This is the framework for the pragmatic turn of Obama’s administration, that has prioritized accelerating an agreement with the Iranian regime about its nuclear program. The United States needs Iran’s cooperation in order to fight the Islamic State (IS) and manage re-establishing some resemblance of stability in Iraq (and, more generally, keeping the Shiite minorities active in other countries, under control), and, at the same time, in order to advance in the withdrawal of troops from Afghanistan, that appears ever more difficult, in the face of the persistent resistance of the Taliban.
With this agreement, the United States is admitting that the relation of forces does not allow it to destroy Iran’s nuclear program, which would involve opening another military front in a country of 80 million people. The realistic objective is to keep it controlled, so that Iran’s enrichment activity will be below the threshold for making nuclear weapons.
The US hope is that, in the coming years, a “regime change” will take place, and that a government more allied to its interests will emerge, whether as a result of a peaceful evolutionary process – so that the reformists will go on gaining ground and marginalizing the conservatives – or by a more abrupt turn of the situation, because of the troubled social dynamics. In the event that this agreement is broken, the calculation of the United States and its allies is that they would have a year to organize the response and prevent Iran from taking the leap to obtain nuclear weapons.
The biggest thing is that this agreement would involve the beginning of the re-establishment of the relationships between the United States and Iran, interrupted since the 1979 revolution. This fact is not minor, given the historical importance that Iran has had in the architecture of US power in the Middle East.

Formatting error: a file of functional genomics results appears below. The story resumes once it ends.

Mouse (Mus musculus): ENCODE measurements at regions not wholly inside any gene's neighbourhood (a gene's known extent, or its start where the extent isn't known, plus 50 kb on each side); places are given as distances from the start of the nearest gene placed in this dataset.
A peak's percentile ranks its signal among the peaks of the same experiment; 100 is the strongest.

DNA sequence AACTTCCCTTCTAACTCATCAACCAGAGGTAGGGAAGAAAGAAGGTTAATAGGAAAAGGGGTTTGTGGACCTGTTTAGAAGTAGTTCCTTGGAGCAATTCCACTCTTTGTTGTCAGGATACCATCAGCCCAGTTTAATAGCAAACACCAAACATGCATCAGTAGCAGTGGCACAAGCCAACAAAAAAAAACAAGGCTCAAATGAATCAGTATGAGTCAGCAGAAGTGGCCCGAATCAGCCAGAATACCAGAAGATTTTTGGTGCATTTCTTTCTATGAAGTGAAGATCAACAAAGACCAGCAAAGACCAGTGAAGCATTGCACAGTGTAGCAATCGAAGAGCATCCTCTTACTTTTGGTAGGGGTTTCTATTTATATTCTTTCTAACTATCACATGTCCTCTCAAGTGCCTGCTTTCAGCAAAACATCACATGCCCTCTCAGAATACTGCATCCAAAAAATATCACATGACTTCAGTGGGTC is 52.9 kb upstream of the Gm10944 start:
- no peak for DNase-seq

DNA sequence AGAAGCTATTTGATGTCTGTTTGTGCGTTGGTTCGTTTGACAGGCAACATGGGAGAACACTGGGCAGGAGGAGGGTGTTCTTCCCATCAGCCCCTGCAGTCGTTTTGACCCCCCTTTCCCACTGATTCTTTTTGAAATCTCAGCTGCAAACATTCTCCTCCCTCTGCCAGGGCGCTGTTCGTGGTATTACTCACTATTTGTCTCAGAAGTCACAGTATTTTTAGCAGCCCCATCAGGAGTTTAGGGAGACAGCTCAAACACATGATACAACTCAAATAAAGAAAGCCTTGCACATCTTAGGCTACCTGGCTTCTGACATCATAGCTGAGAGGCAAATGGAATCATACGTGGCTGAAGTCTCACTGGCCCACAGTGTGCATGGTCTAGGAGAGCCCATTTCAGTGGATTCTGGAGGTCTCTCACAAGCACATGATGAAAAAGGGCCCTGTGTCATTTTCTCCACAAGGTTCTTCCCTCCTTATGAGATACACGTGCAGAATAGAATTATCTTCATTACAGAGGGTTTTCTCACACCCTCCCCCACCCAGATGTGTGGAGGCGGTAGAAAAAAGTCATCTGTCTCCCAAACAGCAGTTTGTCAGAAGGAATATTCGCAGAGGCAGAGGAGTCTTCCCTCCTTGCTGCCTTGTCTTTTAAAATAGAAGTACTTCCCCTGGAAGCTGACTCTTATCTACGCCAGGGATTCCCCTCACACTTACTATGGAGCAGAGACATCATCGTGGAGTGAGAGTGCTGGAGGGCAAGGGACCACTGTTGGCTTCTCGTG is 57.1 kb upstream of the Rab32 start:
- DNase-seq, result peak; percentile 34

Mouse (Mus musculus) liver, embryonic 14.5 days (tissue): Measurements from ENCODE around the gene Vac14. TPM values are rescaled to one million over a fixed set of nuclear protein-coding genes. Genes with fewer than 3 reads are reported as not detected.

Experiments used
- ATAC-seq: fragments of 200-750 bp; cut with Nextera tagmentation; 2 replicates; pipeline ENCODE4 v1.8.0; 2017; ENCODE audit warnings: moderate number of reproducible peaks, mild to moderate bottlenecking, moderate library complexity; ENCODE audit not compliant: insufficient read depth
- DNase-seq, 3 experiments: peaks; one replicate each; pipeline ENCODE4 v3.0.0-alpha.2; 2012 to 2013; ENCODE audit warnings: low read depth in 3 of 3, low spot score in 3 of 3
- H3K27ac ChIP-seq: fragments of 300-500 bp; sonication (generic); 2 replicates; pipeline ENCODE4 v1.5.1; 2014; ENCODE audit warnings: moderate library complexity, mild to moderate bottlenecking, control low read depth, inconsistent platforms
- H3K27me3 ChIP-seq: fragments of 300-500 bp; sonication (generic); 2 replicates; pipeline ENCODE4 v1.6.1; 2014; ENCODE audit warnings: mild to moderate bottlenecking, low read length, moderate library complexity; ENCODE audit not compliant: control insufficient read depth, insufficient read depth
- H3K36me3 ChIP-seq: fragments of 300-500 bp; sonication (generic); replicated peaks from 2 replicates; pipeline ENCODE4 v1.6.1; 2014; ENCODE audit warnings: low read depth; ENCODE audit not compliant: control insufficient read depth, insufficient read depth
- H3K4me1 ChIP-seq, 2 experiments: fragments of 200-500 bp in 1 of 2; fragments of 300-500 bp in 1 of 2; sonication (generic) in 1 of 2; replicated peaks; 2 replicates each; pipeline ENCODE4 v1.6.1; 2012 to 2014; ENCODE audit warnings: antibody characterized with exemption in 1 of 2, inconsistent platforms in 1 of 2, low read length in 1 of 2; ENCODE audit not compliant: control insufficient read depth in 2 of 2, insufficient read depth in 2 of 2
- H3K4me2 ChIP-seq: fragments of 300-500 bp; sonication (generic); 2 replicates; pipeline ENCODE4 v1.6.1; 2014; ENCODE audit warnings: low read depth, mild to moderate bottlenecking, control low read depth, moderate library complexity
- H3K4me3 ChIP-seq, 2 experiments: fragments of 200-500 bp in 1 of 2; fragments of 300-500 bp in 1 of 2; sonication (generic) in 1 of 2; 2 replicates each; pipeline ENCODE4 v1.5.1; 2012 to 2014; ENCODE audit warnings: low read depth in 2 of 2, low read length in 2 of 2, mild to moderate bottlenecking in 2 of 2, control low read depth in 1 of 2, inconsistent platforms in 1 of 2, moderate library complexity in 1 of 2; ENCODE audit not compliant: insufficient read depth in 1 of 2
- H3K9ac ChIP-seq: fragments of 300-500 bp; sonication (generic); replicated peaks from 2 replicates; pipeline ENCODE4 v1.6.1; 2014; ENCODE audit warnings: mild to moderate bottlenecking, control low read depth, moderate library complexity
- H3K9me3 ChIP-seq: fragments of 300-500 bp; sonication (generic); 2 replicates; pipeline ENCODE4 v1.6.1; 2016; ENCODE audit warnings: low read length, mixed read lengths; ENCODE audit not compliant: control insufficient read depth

Obama is risking the end of his term on this agreement. As is known, he has strong domestic opposition in Congress with its Republican majority. Internationally, this policy towards Iran is fiercely resisted by Saudi Arabia, Turkey and Israel, where the rightwinger Benjamin Netanyahu, perhaps the most strident spokesman of the hawks that are agitating against the nuclear threat, but, in reality, are opposed to Iran’s going from being an international pariah to a partner of the United States in the Middle East, has just won a new term.
The alternative of this sector inevitably leads to a military confrontation against Iran to resolve the dilemma that the defeat of the US militaristic policy left posed. The invasion of Iraq and the overthrow of Saddam Hussein broke the regional equilibria that had stood for decades. Its main collateral effect was the regional strengthening of Iran, the number one enemy of the US and its allies – Saudi Arabia and Israel. The Shiite majority’s arrival in power in Iraq gave Iran an impact on regional power that until now it did not possess. With a system of alliances based on the regime of Bashar al Assad in Syria, Hezbollah in Lebanon, Hamas in the Palestinian territories and Iraq, the Iranian regime has become an essential part for the security of the United States, not only in Iraq, but also in order to try to find a stable solution to the occupation of Afghanistan and fighting the Islamic State, which is making Iran’s regional influence, that has now spread as far as Yemen, increase.